The turnstiles where people were paying to get in did not allow for a running total of admissions so no-one really knew how many people were in the ground, and when the turnstiles were closed at twenty minutes before kick off, the end was already overfull.  When the turnstiles closed there were approximately 15,000 people still outside, and people found other ways to enter this end of the ground, some trying to merely escape the crush outside, not realising what was happening inside.  People climbed over the closed turnstiles and over the wall from the adjoining railway line, and when a father and son, who trying to escape the crush inside, opened a gate, even more people entered.

The game kicked off at 3 p.m. but just minutes after its start it had to be halted as fans spilt onto the pitch.  The pitch was cleared but two barriers gave away causing the crowd to spill forwards again crushing those underneath.  A fan at the game described how “All of a sudden those that were in front of us seemed to go – all falling down like a pack of cards.”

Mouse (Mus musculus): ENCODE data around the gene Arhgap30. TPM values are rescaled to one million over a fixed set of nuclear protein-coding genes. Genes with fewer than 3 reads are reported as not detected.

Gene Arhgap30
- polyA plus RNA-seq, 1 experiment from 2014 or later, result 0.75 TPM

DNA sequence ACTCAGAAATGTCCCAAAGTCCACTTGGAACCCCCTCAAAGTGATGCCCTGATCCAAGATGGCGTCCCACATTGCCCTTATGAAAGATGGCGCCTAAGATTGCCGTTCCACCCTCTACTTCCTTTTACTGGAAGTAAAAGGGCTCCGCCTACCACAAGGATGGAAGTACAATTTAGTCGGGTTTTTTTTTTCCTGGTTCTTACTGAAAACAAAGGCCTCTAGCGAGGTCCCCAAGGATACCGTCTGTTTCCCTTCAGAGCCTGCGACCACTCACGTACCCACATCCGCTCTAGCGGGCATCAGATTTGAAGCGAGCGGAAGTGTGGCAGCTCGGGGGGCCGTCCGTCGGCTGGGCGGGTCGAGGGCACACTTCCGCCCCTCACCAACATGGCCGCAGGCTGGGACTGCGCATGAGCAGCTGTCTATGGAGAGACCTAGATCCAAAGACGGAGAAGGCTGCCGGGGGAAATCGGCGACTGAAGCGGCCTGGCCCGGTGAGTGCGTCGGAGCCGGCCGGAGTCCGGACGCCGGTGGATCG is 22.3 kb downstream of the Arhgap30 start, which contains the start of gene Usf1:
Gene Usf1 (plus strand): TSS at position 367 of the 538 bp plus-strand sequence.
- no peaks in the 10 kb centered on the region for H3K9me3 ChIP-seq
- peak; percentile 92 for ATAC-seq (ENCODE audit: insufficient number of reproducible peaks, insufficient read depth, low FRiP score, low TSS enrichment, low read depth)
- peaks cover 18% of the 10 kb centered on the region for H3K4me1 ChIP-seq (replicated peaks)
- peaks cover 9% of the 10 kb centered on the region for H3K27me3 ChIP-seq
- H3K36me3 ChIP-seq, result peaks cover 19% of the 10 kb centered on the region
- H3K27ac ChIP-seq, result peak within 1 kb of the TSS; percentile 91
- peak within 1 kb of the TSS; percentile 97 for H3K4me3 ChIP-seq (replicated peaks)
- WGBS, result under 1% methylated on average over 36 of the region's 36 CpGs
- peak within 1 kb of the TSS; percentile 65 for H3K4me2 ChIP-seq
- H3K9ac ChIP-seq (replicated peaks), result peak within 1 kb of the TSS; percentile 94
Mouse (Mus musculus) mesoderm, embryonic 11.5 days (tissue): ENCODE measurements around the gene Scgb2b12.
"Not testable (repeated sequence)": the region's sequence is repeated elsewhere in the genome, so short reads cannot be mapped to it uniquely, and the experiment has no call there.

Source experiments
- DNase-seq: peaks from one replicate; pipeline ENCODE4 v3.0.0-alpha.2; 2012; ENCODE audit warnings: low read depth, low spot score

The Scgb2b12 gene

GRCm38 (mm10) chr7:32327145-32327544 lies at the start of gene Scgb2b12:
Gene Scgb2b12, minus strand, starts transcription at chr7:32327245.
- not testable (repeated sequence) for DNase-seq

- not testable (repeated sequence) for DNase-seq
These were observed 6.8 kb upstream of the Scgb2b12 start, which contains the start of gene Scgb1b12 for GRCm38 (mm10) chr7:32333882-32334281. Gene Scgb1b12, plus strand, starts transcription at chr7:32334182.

Stan Matthews described it this way, “As we trotted on to the pitch I noticed the crowd was tightly packed, but this was nothing unusual at a big cup-tie. Our boys began well, and after ten minutes we had reason to feel confident as we were having the best of the game. It then happened! There was a terrific roar from the crowd, and I glanced over my shoulder to see thousands of fans coming from the terracing behind the far goal on to the pitch.”

A police officer came onto the pitch to inform the referee George Dutton that there had been fatalities in the crowd, and Dutton took the two teams off the pitch.  With the players off the pitch the field began to resemble a military hospital as the dead and injured were laid down on it.  After a hold-up of half an hour the game was restarted at the request of the Chief Constable of Bolton, but this was not a popular decision.  As the players were coming back on to the field with the bodies of the dead lying along the side of the pitch covered with their coats, one of the spectators got hold of a Stoke player and shouted abuse at him for continuing with the game. Stanley Matthews said later he was sickened that the game had been played, and presumably in a desperate attempt to get the game finished, the half-time break was dispensed with, the players merely changing ends and resuming straight away. The game finished 0-0 to see Bolton qualify for the semi-finals, but that barely mattered.